What a wonderful world that would be...

Lord God, help each of us as followers of Christ be sure of Who and what we are worshiping. Help us focus on the "first imporantance" things: life, death, and resurrection of Christ. In everything we do this day, let us ensure that we are sharing Your love and helping to make you Visible to a world that needs to see You so very badly. Amen...


Mind the Bear said...

Steve, I SOOOO agree with you. And I'm a "company man" when it comes to the institution. Even so, I get so disgusted with the institution, I could spit.

Frederick Buechener (writer and theologian) expressed some of these same sentiments in his book, "Telling Secrets," in which he relates a bit of his story and experience in twelve step groups. He believes that what goes on in and with 12 step groups is much more what Jesus had in mind.

I am inclined to agree.

Cheers, Joe.

Poor Mad Peter said...

Christianity as a whole has never recovered from Constantine I: all the institutionalism stems from him.

That said, Steve man, I have run into a lot of people who have never darkened the door of a church in their lives, have not been raised in a churchgoing family, who say exactly what your churched friends say about the non-existent "Church" that is a list of "don'ts" etc etc. It is, on most peoples' part, an ignorance and a widely-held cultural myth, something like the widely held cultural myths about the inferiority of black people that was part of many cultures for centuries.

I've learned to recognize certain signs of this: the catchphrase "organized religion" is a good indicator; another is never having gone to church but a couple of times in their lives. Another is a naive acceptance of the tenets and behavior of any religion except Christianity; the exception here is the full-blown atheist who distrusts relgion, period. Yet another thing is the use of the word "spirituality", as opposed to having a "religion."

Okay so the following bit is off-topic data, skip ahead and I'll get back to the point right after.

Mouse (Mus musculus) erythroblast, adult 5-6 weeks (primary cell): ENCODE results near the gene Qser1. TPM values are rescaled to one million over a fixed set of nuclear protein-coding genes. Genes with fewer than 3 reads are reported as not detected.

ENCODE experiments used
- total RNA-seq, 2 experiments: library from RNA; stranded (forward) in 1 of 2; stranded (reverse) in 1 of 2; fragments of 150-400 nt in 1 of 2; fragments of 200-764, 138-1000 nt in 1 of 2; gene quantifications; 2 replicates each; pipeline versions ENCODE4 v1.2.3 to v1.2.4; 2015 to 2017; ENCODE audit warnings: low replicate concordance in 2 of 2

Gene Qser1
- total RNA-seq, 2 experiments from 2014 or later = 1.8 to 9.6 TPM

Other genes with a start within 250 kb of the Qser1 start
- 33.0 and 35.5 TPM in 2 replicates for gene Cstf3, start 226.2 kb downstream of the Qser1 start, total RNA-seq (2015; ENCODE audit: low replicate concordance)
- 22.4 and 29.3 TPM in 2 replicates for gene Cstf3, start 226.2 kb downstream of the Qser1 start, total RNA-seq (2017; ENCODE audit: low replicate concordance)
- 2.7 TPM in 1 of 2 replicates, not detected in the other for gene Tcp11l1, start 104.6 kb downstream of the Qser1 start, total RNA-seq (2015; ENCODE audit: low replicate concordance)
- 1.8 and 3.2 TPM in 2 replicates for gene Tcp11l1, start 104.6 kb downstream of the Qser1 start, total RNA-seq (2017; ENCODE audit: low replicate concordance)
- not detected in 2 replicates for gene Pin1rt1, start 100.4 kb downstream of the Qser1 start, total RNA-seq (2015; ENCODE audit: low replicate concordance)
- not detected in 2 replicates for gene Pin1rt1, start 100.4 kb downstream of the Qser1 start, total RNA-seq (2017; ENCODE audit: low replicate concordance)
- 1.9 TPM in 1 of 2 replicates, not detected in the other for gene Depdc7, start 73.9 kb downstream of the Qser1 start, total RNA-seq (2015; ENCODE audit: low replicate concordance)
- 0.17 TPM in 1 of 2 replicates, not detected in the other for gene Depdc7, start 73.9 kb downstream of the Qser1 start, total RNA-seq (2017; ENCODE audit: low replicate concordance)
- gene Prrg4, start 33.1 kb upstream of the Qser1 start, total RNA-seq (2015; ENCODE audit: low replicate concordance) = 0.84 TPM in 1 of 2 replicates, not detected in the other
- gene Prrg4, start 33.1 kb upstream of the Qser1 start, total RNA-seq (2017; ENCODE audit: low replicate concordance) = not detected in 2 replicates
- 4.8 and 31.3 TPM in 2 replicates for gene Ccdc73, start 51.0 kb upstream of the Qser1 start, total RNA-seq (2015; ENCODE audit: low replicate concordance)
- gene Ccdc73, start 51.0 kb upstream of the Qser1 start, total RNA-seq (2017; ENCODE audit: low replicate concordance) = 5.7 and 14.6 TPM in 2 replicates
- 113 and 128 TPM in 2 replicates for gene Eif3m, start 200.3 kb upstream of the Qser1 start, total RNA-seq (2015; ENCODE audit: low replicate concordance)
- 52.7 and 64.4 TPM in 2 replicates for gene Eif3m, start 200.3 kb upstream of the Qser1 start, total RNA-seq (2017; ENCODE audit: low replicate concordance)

You could say it's a cross we who are people of faith, bear. And that said, Christianity as a whole deserves the bad press. Part of our faith journey, I'd suggest, is a redemptive role on our faith's behalf.

chris said...

Beautiful posts! It's sad that the organized church has become what Jesus was standing against. I agree that we should teach inclusion instead of exclusion. Faith is not a prayer or belonging to a particular denomination. Faith is loving God with all you heart and your neighbor as yourself. There cannot be any exclusion or condemantion to hell if we practice Jesus' simple command.

~m2~ said...

where are you, bro?

miss you.


Anonymous said...

I am wondering where you are too. and I don't even know you.

Gloria said...

I come to your house everyday and knock, are you home? I'm a little concerned that you are okay.

PM Summer said...

A tip of the hat to sixteen years. Keep working, don't quit.

On all of it.

Anonymous said...

I'm yet another guy who doesn't know the author, but appreciates his blog, and also is growing concerned. Is he OK? I miss his insights, and pray he's doing well.

Lorna said...

Great writing. And I miss you!